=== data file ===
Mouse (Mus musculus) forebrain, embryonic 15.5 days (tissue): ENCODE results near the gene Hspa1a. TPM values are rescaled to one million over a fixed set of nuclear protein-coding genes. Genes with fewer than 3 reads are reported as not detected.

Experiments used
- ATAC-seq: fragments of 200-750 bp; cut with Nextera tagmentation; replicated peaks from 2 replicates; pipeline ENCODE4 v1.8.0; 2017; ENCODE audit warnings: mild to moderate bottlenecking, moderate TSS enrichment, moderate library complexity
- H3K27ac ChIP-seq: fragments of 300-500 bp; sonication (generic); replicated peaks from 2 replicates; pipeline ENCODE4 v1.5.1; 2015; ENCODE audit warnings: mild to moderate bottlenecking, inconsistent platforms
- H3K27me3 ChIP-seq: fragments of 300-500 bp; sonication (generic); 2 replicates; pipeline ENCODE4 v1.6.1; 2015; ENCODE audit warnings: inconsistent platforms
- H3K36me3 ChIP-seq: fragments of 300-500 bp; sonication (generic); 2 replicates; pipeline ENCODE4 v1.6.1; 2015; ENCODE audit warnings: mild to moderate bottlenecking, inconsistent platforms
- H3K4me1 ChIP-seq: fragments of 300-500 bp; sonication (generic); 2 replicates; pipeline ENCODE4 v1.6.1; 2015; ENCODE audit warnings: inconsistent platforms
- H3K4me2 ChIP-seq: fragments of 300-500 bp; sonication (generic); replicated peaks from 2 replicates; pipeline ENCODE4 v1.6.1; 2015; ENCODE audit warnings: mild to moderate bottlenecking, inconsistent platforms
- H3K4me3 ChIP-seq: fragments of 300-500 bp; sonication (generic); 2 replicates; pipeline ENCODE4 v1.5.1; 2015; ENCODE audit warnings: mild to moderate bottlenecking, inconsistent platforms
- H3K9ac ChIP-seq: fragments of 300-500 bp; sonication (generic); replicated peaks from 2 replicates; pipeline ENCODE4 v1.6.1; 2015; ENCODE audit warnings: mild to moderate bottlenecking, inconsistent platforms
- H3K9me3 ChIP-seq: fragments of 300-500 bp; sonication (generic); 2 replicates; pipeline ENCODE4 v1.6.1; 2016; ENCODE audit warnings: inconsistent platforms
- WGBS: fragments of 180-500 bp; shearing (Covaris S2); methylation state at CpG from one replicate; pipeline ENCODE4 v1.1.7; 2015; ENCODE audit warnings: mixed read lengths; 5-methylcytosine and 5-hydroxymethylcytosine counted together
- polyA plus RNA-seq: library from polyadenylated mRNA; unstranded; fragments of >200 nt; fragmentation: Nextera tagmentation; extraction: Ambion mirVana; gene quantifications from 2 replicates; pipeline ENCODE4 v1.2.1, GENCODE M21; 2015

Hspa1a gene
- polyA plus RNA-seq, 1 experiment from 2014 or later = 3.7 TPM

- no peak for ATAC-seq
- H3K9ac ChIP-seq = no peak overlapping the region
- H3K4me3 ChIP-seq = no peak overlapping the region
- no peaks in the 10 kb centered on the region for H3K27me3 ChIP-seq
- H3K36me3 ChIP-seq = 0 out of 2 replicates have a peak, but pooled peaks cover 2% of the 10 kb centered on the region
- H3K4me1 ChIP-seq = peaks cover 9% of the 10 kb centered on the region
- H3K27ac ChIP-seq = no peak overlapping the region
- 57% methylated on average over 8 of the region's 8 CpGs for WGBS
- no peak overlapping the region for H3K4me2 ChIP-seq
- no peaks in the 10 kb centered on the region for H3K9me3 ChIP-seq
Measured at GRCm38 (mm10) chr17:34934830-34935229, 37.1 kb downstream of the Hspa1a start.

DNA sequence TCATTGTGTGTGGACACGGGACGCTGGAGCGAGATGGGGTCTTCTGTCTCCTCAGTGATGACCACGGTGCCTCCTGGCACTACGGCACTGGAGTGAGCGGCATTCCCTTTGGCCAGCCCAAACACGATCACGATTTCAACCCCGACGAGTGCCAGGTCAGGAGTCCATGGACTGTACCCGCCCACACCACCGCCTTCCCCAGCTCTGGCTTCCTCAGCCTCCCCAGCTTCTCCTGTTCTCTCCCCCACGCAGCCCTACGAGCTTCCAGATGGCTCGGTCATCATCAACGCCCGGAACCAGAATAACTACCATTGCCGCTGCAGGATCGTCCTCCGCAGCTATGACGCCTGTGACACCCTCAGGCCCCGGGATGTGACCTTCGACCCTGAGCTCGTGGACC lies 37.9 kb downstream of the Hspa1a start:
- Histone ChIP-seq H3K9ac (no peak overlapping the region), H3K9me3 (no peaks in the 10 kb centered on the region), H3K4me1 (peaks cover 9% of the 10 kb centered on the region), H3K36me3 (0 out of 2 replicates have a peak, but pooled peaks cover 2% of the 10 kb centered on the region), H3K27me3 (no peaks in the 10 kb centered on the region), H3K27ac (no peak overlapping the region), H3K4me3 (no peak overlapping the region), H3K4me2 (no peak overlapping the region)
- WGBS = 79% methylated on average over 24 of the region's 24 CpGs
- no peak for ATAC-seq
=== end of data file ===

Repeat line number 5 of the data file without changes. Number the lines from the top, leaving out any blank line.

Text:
- H3K27me3 ChIP-seq: fragments of 300-500 bp; sonication (generic); 2 replicates; pipeline ENCODE4 v1.6.1; 2015; ENCODE audit warnings: inconsistent platforms